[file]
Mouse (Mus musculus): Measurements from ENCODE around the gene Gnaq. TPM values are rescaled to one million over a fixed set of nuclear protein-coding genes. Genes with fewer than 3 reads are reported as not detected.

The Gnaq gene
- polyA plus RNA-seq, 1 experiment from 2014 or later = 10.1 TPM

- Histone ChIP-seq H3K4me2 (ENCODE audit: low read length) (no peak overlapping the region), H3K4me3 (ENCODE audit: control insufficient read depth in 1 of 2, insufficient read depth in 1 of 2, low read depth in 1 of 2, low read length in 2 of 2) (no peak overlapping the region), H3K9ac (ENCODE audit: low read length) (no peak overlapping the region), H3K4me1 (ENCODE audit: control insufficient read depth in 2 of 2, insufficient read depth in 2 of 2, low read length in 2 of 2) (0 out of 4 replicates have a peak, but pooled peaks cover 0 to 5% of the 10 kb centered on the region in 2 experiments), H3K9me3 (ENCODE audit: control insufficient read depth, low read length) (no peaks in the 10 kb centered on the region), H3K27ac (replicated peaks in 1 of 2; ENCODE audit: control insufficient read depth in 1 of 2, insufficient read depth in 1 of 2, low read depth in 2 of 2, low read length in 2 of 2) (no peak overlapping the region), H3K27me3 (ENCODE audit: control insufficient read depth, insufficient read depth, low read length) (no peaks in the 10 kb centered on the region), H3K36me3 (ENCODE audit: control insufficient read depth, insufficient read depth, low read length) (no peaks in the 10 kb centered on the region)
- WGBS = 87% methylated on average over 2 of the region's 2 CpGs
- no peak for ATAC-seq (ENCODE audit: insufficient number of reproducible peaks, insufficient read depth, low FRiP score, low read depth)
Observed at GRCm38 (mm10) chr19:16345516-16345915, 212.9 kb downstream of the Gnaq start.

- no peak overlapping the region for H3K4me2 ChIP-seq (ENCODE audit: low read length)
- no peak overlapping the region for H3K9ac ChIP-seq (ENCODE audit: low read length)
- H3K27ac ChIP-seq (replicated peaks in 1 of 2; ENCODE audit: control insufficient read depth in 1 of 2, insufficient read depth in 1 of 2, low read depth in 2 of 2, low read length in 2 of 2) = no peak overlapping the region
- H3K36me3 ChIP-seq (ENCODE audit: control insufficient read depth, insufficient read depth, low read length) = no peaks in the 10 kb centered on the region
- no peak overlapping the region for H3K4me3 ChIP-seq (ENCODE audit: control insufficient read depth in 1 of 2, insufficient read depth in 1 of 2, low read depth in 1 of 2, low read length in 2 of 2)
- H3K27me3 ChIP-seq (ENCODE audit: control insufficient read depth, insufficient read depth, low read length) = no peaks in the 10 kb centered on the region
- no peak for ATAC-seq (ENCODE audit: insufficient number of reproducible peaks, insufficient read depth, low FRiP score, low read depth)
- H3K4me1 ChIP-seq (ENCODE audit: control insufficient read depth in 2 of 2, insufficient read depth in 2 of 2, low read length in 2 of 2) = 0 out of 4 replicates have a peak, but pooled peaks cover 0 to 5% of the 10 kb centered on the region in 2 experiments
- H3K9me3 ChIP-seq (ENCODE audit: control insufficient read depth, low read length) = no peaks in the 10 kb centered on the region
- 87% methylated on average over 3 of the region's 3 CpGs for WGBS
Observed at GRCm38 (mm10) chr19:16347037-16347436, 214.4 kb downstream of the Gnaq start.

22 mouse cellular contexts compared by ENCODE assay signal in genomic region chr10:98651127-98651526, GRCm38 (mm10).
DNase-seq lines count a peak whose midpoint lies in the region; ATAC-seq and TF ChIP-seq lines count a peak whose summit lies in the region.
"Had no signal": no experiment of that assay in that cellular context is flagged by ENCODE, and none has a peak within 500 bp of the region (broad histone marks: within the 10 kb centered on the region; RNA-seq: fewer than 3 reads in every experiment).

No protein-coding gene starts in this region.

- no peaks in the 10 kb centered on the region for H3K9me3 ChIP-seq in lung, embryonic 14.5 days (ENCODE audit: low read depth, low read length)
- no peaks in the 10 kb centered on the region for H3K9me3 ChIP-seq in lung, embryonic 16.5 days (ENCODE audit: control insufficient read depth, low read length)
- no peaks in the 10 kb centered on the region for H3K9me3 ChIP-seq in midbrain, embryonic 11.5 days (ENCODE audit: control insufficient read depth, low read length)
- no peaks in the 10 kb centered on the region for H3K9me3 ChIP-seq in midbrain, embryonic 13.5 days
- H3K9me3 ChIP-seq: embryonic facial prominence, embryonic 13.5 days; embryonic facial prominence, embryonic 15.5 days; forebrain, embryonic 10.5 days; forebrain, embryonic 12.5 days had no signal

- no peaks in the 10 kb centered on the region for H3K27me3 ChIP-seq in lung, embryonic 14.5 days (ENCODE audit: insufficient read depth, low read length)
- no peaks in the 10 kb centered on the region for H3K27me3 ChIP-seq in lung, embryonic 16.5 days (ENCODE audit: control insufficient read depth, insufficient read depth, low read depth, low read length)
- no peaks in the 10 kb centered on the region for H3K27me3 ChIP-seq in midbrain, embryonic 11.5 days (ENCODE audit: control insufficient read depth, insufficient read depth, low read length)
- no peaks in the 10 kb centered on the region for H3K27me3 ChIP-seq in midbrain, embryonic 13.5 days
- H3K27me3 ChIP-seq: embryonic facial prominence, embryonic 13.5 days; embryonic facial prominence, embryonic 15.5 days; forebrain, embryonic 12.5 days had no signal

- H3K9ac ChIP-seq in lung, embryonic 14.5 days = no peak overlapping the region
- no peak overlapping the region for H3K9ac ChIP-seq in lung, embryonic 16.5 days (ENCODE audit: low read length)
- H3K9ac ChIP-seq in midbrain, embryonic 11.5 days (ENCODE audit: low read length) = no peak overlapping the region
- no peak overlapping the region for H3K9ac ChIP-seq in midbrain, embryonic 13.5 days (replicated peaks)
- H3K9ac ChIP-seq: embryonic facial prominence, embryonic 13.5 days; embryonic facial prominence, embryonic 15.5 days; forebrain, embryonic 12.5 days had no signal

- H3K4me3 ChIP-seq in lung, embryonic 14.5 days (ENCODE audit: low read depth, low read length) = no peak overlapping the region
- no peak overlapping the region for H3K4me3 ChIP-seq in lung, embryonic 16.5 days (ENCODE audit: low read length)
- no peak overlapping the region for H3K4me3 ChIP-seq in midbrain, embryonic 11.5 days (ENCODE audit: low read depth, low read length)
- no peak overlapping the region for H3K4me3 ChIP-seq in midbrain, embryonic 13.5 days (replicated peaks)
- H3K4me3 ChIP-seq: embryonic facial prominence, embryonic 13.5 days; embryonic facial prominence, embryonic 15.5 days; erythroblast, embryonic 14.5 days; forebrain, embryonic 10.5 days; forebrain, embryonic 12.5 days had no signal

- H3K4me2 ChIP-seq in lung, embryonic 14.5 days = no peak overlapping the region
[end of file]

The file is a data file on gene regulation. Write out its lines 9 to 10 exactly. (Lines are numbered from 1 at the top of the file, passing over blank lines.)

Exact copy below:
- no peak overlapping the region for H3K9ac ChIP-seq (ENCODE audit: low read length)
- H3K27ac ChIP-seq (replicated peaks in 1 of 2; ENCODE audit: control insufficient read depth in 1 of 2, insufficient read depth in 1 of 2, low read depth in 2 of 2, low read length in 2 of 2) = no peak overlapping the region